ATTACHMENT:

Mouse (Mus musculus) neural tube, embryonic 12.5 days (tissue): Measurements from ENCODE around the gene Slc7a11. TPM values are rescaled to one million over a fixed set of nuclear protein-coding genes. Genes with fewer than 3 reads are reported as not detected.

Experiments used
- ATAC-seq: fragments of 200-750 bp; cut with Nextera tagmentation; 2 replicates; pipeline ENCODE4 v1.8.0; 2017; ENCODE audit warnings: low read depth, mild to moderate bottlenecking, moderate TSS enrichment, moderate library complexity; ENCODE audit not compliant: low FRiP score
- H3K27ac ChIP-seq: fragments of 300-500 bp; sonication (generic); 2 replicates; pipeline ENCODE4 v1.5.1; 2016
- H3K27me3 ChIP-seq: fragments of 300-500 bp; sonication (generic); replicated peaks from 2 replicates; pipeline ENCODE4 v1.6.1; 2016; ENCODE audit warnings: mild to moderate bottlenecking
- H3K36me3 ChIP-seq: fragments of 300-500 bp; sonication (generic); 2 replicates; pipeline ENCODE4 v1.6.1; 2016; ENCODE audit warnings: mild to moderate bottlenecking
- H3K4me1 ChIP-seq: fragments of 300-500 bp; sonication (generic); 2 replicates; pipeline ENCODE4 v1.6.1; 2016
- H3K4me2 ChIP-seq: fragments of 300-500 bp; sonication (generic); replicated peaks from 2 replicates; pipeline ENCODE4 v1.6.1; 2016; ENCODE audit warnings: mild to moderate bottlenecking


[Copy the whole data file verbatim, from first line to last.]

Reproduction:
Mouse (Mus musculus) neural tube, embryonic 12.5 days (tissue): Measurements from ENCODE around the gene Slc7a11. TPM values are rescaled to one million over a fixed set of nuclear protein-coding genes. Genes with fewer than 3 reads are reported as not detected.

Experiments used
- ATAC-seq: fragments of 200-750 bp; cut with Nextera tagmentation; 2 replicates; pipeline ENCODE4 v1.8.0; 2017; ENCODE audit warnings: low read depth, mild to moderate bottlenecking, moderate TSS enrichment, moderate library complexity; ENCODE audit not compliant: low FRiP score
- H3K27ac ChIP-seq: fragments of 300-500 bp; sonication (generic); 2 replicates; pipeline ENCODE4 v1.5.1; 2016
- H3K27me3 ChIP-seq: fragments of 300-500 bp; sonication (generic); replicated peaks from 2 replicates; pipeline ENCODE4 v1.6.1; 2016; ENCODE audit warnings: mild to moderate bottlenecking
- H3K36me3 ChIP-seq: fragments of 300-500 bp; sonication (generic); 2 replicates; pipeline ENCODE4 v1.6.1; 2016; ENCODE audit warnings: mild to moderate bottlenecking
- H3K4me1 ChIP-seq: fragments of 300-500 bp; sonication (generic); 2 replicates; pipeline ENCODE4 v1.6.1; 2016
- H3K4me2 ChIP-seq: fragments of 300-500 bp; sonication (generic); replicated peaks from 2 replicates; pipeline ENCODE4 v1.6.1; 2016; ENCODE audit warnings: mild to moderate bottlenecking